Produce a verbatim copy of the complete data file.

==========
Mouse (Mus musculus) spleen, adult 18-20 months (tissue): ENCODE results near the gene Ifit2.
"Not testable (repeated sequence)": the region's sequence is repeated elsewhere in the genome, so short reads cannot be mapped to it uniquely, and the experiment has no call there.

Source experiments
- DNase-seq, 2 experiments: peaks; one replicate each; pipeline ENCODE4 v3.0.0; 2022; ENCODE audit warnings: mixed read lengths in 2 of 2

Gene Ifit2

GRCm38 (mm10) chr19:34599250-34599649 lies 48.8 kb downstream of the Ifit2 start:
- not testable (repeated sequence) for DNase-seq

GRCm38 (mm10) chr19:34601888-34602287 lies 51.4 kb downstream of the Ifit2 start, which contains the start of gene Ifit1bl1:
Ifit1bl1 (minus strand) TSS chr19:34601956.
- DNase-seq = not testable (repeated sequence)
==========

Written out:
Mouse (Mus musculus) spleen, adult 18-20 months (tissue): ENCODE results near the gene Ifit2.
"Not testable (repeated sequence)": the region's sequence is repeated elsewhere in the genome, so short reads cannot be mapped to it uniquely, and the experiment has no call there.

Source experiments
- DNase-seq, 2 experiments: peaks; one replicate each; pipeline ENCODE4 v3.0.0; 2022; ENCODE audit warnings: mixed read lengths in 2 of 2

Gene Ifit2

GRCm38 (mm10) chr19:34599250-34599649 lies 48.8 kb downstream of the Ifit2 start:
- not testable (repeated sequence) for DNase-seq

GRCm38 (mm10) chr19:34601888-34602287 lies 51.4 kb downstream of the Ifit2 start, which contains the start of gene Ifit1bl1:
Ifit1bl1 (minus strand) TSS chr19:34601956.
- DNase-seq = not testable (repeated sequence)